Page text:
BAPS and STRUCTURE analyses indicated that the five geographical groups are differentiated and form distinct genetic clusters. Results of the assignment- exclusion test from GENECLASS were consistent with the results of STRUCTURE and BAPS, supporting our hypothesis that the genetic population structure reflects the geographical barriers between populations across the country. Moreover, the number and distribution of haplotypes in each population (i.e., the presence of specific haplotypes and the sharing of some of these only between geographically close populations) is consistent with what was found for both types of molecular markers notwithstanding they have different types of inheritance and temporal resolution [89] [90] . This points to the findings that the distribution of genetic variation found in the Mexican populations of N. narica mirrors geographic barriers that have been present for hundreds of thousands of years, such as the mountain ranges of the Sierra Madre Occidental (SMOc), Sierra Madre Oriental (SMOr), and Trans-Mexican Volcanic Belt (TMVB) which originated in the Cretaceous-Cenozoic, late-Eocene and mid-Miocene respectively [6] [91] [92] (Figure S1). The SMOc runs parallel to the Pacific Coast, from the border with the United States until the TMVB and is bounded on the west by the Gulf of California and on the east by the Central Highlands [92] , virtually isolating Punta Raza and Chamela-Cuixmala. On the other hand, the SMOr runs from the TMVB and it is projected continuously northwest, reaching into the center of Coahuila and Chihuahua, up to the northern border of Mexico [91] , forming a barrier between the populations of the southeast and the rest of the country. Finally, the TMVB extends east-west from the Pacific coast in San Blas, Nayarit and Banderas Bay, Jalisco to the Gulf of Mexico coast at Palma Sola, Veracruz [6] , isolating El Tepozteco from the other ones.

The genetic differentiation between the N. narica populations recorded in this study is probably a result of limited gene flow, due to the combination of the demographic decline [45] , dispersal capabilities of the species [40] , and the isolating effects of the geographical barriers [6] [47] . That pattern has been observed for other carnivore species [21] [26] .

The Maximum Likelihood and Bayesian phylogenies revealed similar patterns, with minor changes between the position of clades and support nodes. According to the distribution of haplotypes in the phylograms, the cluster from Punta Raza was the most divergent, followed by Chamela-Cuixmala, and finally the populations of El Tepozteco and Yucatán Peninsula, La Venta and Puerto Morelos. Separations and divergences observed in the phylogenetic reconstructions are underpinned by the records of the origin and dispersion of this family of procyonids [33] [93] [94] [95] . Fossil evidence suggests that these divergences occurred in tropical and subtropical forests of South and Central America while their dispersal occurred from north to south in the Americas [33] [94] and consequently in Mexico, which is supported by the order in which the groups diverge in the phylogenetic trees.

Like other mesocarnivores, N. narica is often viewed as a resource to be harvested―as vermin or agricultural pests whose impacts on human activities are to be mitigated [20] . Nonetheless, the mesocarnivores play an important role in the ecosystem. Given their smaller size and ability to thrive in diverse habitats, they are usually more abundant than large carnivores, yet their impact within communities is generally assumed to be relatively minor. Mesocarnivores can play important roles as drivers of ecosystem function, structure, or dynamics, by dispersing seeds, controlling prey population and inhibiting competitors [20] . Because of their diet, composed mainly of fruits and arthropods [38] [96] , N. narica is an important seed disperser [97] and potentially a controller of arthropods populations. Furthermore, the N. narica is an important component of the diet of apex predators, such pumas and jaguars [98] [99] . For the proper conservation management of carnivores, no matter their size, and their associated potential ecosystem benefits to be realized, it is necessary to accept that ecological function depends on the genetic integrity and social structure of populations [19] . Finally, a better understanding of carnivore interactions and their functional roles within a whole ecosystem context is crucial before wildlife management actions are applied, to avoid unforeseen deleterious effects [19] .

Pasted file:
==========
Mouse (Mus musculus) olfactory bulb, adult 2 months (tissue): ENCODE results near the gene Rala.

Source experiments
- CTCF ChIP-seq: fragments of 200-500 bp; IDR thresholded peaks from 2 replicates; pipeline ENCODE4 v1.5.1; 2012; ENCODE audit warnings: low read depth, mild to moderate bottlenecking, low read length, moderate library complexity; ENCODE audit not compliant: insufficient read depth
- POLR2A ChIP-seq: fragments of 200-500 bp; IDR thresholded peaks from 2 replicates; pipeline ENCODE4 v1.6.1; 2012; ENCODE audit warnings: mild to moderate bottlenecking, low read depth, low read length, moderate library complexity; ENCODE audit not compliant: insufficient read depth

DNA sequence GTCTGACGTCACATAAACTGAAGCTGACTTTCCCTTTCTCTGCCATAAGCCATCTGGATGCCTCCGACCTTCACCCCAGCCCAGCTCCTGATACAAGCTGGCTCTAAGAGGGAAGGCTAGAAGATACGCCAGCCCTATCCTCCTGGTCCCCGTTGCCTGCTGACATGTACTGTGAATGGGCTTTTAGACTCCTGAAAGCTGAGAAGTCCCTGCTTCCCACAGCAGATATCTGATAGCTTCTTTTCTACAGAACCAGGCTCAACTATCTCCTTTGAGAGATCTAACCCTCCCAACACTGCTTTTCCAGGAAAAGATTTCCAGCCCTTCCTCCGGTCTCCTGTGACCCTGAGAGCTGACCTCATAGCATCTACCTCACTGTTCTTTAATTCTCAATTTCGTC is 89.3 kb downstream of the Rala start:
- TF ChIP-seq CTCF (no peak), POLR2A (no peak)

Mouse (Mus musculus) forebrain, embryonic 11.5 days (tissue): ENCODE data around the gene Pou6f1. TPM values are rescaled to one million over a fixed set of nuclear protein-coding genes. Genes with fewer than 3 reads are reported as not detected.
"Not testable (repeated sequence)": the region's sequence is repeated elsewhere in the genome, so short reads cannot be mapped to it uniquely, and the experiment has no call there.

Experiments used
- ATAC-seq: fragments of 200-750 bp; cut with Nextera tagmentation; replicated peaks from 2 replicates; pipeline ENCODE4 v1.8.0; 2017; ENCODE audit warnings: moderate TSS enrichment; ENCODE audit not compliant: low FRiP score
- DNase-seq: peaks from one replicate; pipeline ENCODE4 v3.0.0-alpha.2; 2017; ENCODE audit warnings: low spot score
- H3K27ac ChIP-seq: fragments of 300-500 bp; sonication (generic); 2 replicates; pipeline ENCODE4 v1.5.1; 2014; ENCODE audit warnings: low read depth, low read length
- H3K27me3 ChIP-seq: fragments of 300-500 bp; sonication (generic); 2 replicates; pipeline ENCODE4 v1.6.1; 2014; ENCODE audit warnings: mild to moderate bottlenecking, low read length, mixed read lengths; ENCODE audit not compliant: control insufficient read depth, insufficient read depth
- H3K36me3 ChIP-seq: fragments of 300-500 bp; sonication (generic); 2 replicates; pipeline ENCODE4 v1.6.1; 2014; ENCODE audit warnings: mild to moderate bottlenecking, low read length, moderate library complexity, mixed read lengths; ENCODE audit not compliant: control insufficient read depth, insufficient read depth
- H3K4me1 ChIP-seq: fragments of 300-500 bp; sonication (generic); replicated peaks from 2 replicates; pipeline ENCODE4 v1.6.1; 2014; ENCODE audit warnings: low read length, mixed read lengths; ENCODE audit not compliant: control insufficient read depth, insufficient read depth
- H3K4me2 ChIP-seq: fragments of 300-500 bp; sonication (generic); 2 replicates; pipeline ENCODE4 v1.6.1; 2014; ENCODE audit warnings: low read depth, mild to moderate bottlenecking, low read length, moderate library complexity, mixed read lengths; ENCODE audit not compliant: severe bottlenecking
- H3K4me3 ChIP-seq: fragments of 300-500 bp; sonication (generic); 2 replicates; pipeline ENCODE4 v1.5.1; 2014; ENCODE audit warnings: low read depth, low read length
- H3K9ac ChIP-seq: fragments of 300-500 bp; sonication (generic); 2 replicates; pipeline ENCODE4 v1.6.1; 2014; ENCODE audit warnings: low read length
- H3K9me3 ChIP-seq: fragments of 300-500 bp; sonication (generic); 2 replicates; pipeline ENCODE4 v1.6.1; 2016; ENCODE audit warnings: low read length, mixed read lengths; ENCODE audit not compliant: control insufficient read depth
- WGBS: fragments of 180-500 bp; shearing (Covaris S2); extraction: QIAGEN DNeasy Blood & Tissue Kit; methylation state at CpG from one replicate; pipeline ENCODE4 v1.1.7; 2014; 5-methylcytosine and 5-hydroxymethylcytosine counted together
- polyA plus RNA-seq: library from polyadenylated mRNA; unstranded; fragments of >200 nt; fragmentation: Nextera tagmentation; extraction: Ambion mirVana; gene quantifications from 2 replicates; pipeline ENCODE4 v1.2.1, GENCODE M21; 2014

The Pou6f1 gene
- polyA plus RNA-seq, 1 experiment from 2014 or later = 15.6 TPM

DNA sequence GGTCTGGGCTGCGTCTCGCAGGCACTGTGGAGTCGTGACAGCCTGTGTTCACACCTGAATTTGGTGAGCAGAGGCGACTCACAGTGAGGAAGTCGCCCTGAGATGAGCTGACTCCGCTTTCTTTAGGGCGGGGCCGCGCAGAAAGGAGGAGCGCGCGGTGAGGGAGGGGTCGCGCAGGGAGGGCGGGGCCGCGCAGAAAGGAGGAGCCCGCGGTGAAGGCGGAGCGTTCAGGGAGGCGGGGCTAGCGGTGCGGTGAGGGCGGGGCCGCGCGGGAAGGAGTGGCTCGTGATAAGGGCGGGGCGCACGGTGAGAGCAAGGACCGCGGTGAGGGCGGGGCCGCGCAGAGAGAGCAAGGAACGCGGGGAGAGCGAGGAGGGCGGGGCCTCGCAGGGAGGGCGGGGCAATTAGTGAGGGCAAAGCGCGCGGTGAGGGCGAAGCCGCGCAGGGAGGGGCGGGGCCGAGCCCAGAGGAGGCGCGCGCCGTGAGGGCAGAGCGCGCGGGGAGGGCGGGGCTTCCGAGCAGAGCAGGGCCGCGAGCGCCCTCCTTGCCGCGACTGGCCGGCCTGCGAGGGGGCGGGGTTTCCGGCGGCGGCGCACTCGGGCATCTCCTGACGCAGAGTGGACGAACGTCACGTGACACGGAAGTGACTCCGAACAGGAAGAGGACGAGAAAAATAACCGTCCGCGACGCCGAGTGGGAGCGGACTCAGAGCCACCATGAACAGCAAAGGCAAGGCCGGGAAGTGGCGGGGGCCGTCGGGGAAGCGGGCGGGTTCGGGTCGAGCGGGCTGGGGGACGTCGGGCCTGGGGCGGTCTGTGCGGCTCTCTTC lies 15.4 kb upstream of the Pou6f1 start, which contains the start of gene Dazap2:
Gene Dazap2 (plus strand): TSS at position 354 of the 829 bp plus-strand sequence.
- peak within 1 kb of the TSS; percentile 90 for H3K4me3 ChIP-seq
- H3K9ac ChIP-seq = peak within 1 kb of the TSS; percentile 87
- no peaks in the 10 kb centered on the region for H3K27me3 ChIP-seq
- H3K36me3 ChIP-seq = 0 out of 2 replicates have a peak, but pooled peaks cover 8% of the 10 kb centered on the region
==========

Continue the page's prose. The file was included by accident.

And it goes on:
Based on our results, we can conclude that populations of white-nosed coatis retain a significant level of genetic variability and there is strong evidence of genetic structure between populations distributed along various habitats and separated by well-established biogeographic barriers. Our research provides a first description of the variability and genetic structure of N. narica in Mexico, information that can be an initial basis for setting conservation actions for this species aiming to maintain its genetic diversity and can provide a general framework for this purpose in regard to mesocarnivore species conservation in Mexico. Additional samples from the northern part of this species’ range may help to further elucidate the degree and history of separation between the different populations. Future research should focus on obtaining more samples per population and sampling more and closer populations throughout the entire range of the species, to compare heterozygosity patterns, genetic diversity, and observed population structure. If this could be achieved in addition to the implementation of a monitoring protocol for population genetic variables, it could allow for early detection of population declines. Certainly, population genetics studies can have relevant implications for the implementation of conservation strategies in Mexico for this and other mesocarnivore species.

Acknowledgements

The first author was supported by Consejo Nacional de Ciencia y Tecnología (CONACyT; fellowship No. 257904). This work was supported by Cleveland Metropark Zoo Scott Neotropical Fund (2012) and Proyecto CONACyT Ciencia Básica (156725). We thank the Escuela Nacional de Ciencias Biológicas from Instituto Politécnico Nacional (IPN) and Centro de Investigación en Biodiversidad y Conservación-Universidad Autónoma del Estado de Morelos (CIByC-UAEM) for all facilities. We thank Dr. Gerardo Zúñiga and Dr. Norberto Martínez for their valuable insights into the experimental design and data analysis which greatly improved the quality of this manuscript. We also thank Fernando Montiel and Eduardo Sánchez for their field assistance. The scientific collecting permit was supplied by Secretaría del Medio Ambiente y Recursos Naturales (SEMARNAT; FAUT-0251).

Cite this paper
Silva-Caballero, A. , León-Ávila, G. , Valenzuela-Galván, D. , Maldonado, J. and Ortega, J. (2017) Patterns of Genetic Diversity of the White-Nosed Coati Reveals Phylogeographically Structured Subpopulations in Mexico. Natural Resources, 8, 31-53. doi: 10.4236/nr.2017.81003.